Springtime is when outdoor allergy symptoms most oftentimes hit the hardest. Pollen and mold are most prevalent in the Spring when rain and humidity precede warm weather. As 55% of the U.S. population has been found to test positive to one or more allergens, this can put strain and misery on quite a large number of people.

Any number of antihistamines, decongestants, corticosteroids, bronchodilators, or other prescription and over-the-counter medications are typically prescribed to help manage allergic reactions and asthma. Fortunately, there are ways to help lessen allergy symptoms simply by regulating your diet and exercise.

We’ve come up with several ways found most effective to relieve allergy symptoms such as tearing eyes, pounding headaches, incessant sneezing, etc. Instead of grabbing an antihistamine, these foods can be a natural, effective way to decrease inflammation:

Whole grains are high in Beta Glucan, a soluble dietary fiber composed of glucose polysaccharides. These are found in mushrooms, seaweed, brewer’s yeast, seeds and nuts, and whole wheat snacks. Beta Glucans are also often used as a food additive in salad dressings, frozen desserts, sour cream, and cheese spreads. They are shown to beneficially effect your immune system by stimulating monocytes and macrophages, thus initiating an immune response to a wide range of pathogens including environmental allergens. When buying whole grain products, look for “whole grain”, “100% whole grain”, or “oatmeal” on the labels.

Probiotics help improve stomach and intestinal health. Good bacteria help keep the immune system strong and well-regulated and also prevent your body from overreacting to allergens. They are often found on labels as “lactobacillus” or “bifidobacterium”. These can be found in food products such as yogurt, miso, kefir, and dietary supplements.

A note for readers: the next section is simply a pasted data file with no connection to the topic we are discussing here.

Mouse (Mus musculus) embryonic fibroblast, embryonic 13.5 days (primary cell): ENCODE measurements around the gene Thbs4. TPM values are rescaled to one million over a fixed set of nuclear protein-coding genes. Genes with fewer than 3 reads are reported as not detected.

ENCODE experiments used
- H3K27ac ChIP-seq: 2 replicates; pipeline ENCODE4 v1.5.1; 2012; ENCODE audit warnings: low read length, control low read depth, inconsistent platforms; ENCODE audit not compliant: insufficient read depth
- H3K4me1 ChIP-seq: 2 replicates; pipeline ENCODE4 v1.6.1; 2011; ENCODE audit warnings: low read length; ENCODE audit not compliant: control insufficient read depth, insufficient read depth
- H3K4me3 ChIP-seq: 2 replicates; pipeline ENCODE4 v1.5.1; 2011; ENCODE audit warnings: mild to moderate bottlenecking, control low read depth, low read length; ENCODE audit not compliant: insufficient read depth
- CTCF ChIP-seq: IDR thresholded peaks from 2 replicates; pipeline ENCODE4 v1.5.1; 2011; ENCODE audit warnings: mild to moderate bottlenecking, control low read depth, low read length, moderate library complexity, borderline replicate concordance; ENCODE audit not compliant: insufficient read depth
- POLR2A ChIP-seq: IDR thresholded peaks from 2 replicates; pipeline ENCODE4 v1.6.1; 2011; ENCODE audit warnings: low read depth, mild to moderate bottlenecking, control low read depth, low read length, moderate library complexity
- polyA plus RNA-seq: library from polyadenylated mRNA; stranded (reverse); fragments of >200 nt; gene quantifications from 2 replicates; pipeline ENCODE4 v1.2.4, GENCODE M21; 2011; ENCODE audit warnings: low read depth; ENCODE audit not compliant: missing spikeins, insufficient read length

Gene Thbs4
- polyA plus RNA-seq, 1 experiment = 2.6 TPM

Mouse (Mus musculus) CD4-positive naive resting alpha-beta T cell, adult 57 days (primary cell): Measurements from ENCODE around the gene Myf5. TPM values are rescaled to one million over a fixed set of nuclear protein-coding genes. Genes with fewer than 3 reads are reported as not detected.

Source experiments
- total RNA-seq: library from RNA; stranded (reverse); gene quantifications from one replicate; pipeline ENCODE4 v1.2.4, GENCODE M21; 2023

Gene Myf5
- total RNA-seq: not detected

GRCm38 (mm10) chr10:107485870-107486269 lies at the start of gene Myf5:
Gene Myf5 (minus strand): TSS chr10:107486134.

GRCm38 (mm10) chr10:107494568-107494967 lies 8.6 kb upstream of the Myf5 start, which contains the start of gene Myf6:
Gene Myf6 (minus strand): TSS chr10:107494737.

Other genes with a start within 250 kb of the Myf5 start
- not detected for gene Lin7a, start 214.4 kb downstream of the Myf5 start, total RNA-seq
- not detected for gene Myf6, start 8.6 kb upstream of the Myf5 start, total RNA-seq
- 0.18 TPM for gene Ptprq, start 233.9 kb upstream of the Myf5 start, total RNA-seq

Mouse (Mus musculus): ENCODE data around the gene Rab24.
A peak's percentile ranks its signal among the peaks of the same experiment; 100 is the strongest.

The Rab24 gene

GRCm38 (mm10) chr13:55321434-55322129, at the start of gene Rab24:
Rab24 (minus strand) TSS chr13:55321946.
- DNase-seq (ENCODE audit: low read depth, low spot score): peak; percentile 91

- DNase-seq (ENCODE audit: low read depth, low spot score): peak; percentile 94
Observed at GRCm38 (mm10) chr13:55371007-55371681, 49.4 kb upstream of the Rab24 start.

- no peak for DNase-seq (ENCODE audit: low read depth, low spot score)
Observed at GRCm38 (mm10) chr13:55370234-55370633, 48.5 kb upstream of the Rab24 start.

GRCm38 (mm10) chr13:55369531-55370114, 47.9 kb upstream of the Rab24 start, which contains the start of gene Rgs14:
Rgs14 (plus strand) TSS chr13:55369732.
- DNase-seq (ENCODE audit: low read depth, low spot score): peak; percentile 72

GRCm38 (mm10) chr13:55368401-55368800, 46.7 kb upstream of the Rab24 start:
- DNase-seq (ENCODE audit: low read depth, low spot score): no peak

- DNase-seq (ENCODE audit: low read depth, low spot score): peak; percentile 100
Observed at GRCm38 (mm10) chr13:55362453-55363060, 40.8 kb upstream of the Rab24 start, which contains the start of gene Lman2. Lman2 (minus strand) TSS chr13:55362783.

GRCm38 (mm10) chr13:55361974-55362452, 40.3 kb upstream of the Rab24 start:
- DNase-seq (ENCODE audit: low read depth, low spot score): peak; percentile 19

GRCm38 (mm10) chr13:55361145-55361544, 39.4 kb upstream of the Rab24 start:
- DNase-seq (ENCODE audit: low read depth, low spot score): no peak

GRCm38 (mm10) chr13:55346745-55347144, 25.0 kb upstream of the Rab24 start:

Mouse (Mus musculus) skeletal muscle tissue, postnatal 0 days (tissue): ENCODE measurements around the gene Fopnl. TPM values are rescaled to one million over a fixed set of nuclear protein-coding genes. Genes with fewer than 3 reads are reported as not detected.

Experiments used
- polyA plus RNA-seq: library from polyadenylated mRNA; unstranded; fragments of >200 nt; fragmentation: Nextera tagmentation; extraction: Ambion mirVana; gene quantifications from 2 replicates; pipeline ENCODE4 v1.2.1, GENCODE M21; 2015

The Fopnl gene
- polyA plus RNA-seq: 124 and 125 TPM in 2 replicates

Omega 3 fatty acids have been shown to be helpful for reducing asthma symptoms and research has shown that those taking Omega-3 supplements had lower levels of airway inflammation. You can get these in your diet by eating fatty fish such as salmon, herring, sardines, mackerel, and albacore tuna, as well as flaxseed, whole grains, nuts, seeds, and leafy greens again.

Vitamin C counteracts histamine. Histamine is a chemical that your body releases during allergic reactions and what contributes to wheezing, sneezing, and itching. Besides citrus fruits, Vitamin C can be found in tomatoes, bell peppers, leafy greens and brussel sprouts.

Quercetin can be found in such food items as garlic, onions, apples, kale, watercress, and green and black tea. Quercetin naturally occurs in many plants that have an anti-allergic, anti-inflammatory effect by inhibiting histamine release and has been shown to be just as, if not more effective than medicine prescribed as a mast stabilizer for asthma/allergies.

In addition to making sure to filter these foods into your diet, try to avoid ingesting spicy foods which create an additional outpouring of histamine when combined with an already allergic reaction. A low-calorie and low-salt diet will also improve lung function, decrease symptoms, and reduce the need for medications in people with asthma.

You may also want to invest in an effective air purifier with a high quality HEPA filter such as the Blueair Air Purifier or Austin Air Purifier. HEPA filter air purifiers significantly reduce the amount of allergens and pollen present in the indoor air thus creating a space of relief for allergy sufferers.

By working different combinations of these foods and techniques into your diet and avoiding foods that will only heighten allergy symptoms, you are able to further increase your body’s ability to naturally boost its immune system and fend off the typical allergy symptoms of the season without the use of drugs.

Breath free and clear, allergy relief is on its way.

Of course, always speak with your physician directly about all of your options. This article is not intended to treat, diagnose or provide cures for any allergy symptoms.

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